Behind the scenes at IHSWLA.com

SHARE Behind the scenes at IHSWLA.com

Grace Bowen (above), one of Loyola’s leading scorers this season, will be playing for Princeton next season when girls lacrosse becomes an official IHSA sport. Laxpower.com’s top-rated Ramblers play second-rated New Trier at 5 p.m. Tuesday in Northfield in a rematch of last year’s state final won by Loyola. (Jeff Krage/for STM)

Second in a series about high school sports Web sites.

Sometimes it’s easy to anoint someone as the Godfather of something. Do we need a Godfather of girls lacrosse in this state? Many would proclaim it’s Pete Collins, the head coach of perennial power New Trier. Collins (right) has coached at New Trier since the sport’s inception, originated the definitive IHSWLA.com Web site and has been instrumental in getting lacrosse, for both boys and girls, accepted as a new IHSA sport starting next season. He also is the tournament director for the annual Windy City Classic, the state’s largest girls lacrosse invitational at New Trier and Loyola, which ended April 24.

Collins recently answered questions about the Web site and the sport via email:

Q. What is the IHSWLA and were you the first president?

A. It is the Illinois High School Women’s Lacrosse Association. The first president was Linda Weinstein in 1998, who was the head coach at Glenbrook South.

Q. What is the role of the IHSWLA? Did the Web site come along later?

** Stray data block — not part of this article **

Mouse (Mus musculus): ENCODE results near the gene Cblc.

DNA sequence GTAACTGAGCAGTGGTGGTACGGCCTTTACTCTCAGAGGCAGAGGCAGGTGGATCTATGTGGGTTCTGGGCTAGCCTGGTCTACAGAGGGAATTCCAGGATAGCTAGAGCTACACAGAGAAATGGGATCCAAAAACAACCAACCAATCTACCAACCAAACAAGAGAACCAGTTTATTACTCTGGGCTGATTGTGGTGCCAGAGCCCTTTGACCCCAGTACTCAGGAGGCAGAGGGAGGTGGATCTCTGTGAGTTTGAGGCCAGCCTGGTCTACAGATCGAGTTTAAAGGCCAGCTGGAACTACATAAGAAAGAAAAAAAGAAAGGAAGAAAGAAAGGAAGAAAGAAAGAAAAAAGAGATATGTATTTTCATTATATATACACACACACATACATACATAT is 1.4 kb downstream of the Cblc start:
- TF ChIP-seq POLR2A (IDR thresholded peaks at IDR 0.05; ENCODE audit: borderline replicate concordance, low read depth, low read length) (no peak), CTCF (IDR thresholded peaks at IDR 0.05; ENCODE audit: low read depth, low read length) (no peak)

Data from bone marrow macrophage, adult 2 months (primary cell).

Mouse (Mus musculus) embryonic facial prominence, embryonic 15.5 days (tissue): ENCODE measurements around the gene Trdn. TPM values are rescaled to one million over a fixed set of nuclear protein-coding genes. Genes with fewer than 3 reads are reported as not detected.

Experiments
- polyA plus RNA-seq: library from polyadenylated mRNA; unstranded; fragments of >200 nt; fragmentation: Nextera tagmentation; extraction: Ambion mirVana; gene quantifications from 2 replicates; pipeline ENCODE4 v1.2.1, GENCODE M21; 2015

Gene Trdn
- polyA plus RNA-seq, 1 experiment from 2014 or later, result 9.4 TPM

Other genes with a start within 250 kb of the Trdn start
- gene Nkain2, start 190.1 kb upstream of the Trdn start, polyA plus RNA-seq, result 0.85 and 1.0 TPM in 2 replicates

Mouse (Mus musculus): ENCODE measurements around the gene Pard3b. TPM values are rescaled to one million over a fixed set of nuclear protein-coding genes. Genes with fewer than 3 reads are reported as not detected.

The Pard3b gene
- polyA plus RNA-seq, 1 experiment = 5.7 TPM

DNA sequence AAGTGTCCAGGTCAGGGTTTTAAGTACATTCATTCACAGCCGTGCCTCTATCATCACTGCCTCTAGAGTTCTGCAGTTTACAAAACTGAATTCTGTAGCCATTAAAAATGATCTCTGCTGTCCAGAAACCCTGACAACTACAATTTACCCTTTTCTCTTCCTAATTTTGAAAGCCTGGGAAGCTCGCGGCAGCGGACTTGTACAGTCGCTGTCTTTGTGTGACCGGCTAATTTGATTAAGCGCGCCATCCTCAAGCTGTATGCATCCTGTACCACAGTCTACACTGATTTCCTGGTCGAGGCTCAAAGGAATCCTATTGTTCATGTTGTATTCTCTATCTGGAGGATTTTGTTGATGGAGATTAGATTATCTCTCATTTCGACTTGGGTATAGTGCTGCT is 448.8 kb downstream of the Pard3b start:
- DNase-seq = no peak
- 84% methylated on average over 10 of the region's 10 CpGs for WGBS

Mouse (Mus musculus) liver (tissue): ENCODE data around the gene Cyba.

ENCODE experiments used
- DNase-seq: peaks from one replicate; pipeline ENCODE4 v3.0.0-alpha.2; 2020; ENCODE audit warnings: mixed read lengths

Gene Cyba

A. The role of the IHSWLA was to organize the schools playing girls lacrosse for scheduling and helping the growth of the sport to support new programs and have rules for paying officials, playoff seeding and participation. The Web site was created for communication purposes and to promote the growth of girls lacrosse. I originally bought the domain name and started a Web site in 2003 and then in 2005 found Small Sytem Solutions and they created our Web site and have helped create a very user friendly Web site.

Q. Did you start the Web site yourself before others helped?

A. Yes, and I had help with some of my friends in the IT department at New Trier.

Q. How as the site changed over the years?

A. In 2005, when Small System Solutions created a site that could have stats, rosters, schedules, game stories and headlines news.

Q. The site tracks every score and posts every roster. That’s a pretty ambitious endeavor isn’t it?

A. Each coach is responsible to update their roster and we have a group of coaches that collect and post scores. It is the responsibility of each coach to email their scores in after each game. Most coaches are used to doing the reporting, so it is just a matter of getting the new coaches to understand what is expected.

Q. When did you add staff to help and who are they now? What are their roles?

A. I asked Bob Thompson, the coach at Vernon Hills to assist me a couple years ago, and then Tom Paulius, who is a photographer and runs Midwest Lacrosse Photography, to help get photos and update news stories. This year, I have asked Bob to take over as the Webmaster and now David Darden, Vernon Hills assistant coach and Jen Ventrelle, head coach at Lake Zurich have taken over as the Web site staff.

Q. Do you have much of a remaining role on today’s Web site?